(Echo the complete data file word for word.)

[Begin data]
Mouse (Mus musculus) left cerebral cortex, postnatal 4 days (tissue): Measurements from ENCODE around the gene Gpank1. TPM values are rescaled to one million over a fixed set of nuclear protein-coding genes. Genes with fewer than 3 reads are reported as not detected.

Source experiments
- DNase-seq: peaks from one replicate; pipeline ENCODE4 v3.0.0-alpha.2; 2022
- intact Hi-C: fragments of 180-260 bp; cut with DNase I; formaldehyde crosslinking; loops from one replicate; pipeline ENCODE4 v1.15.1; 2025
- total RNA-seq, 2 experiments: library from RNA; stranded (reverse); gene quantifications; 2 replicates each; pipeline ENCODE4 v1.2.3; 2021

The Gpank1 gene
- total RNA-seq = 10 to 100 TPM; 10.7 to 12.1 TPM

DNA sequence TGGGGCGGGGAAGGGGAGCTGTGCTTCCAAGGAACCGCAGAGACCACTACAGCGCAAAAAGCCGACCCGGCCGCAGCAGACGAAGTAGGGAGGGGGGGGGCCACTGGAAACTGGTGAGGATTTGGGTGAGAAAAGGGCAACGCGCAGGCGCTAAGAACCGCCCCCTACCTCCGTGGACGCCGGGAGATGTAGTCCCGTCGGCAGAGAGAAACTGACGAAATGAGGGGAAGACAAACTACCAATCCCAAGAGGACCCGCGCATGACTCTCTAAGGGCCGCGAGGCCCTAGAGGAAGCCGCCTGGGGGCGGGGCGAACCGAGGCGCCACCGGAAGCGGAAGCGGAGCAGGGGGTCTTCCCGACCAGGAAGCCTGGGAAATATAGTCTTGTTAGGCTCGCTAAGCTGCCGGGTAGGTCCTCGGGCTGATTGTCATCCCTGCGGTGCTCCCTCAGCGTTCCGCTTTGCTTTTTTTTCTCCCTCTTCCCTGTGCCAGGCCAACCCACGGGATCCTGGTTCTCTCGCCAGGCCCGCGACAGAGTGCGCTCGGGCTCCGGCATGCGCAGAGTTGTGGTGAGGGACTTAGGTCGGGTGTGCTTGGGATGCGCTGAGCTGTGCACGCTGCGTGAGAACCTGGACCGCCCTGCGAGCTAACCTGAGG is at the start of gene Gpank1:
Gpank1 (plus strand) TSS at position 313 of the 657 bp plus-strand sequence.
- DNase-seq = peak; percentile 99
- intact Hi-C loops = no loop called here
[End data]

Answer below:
Mouse (Mus musculus) left cerebral cortex, postnatal 4 days (tissue): Measurements from ENCODE around the gene Gpank1. TPM values are rescaled to one million over a fixed set of nuclear protein-coding genes. Genes with fewer than 3 reads are reported as not detected.

Source experiments
- DNase-seq: peaks from one replicate; pipeline ENCODE4 v3.0.0-alpha.2; 2022
- intact Hi-C: fragments of 180-260 bp; cut with DNase I; formaldehyde crosslinking; loops from one replicate; pipeline ENCODE4 v1.15.1; 2025
- total RNA-seq, 2 experiments: library from RNA; stranded (reverse); gene quantifications; 2 replicates each; pipeline ENCODE4 v1.2.3; 2021

The Gpank1 gene
- total RNA-seq = 10 to 100 TPM; 10.7 to 12.1 TPM

DNA sequence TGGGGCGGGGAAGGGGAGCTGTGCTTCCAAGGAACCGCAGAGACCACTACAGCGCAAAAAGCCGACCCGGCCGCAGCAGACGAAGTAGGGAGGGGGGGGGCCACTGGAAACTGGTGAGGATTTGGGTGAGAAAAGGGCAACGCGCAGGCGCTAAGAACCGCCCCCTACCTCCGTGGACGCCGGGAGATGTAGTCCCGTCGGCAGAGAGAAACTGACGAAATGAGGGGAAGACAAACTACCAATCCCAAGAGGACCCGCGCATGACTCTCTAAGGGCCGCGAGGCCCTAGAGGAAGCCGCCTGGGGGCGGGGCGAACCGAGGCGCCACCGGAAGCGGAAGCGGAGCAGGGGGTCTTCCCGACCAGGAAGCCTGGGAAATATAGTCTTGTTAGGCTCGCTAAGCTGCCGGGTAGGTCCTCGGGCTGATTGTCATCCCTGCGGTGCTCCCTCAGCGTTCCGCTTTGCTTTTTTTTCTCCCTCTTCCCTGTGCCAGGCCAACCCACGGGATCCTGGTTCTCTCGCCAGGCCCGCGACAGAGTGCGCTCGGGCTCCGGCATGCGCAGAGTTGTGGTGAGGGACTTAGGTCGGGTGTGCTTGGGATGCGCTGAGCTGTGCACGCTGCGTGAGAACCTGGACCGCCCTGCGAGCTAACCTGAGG is at the start of gene Gpank1:
Gpank1 (plus strand) TSS at position 313 of the 657 bp plus-strand sequence.
- DNase-seq = peak; percentile 99
- intact Hi-C loops = no loop called here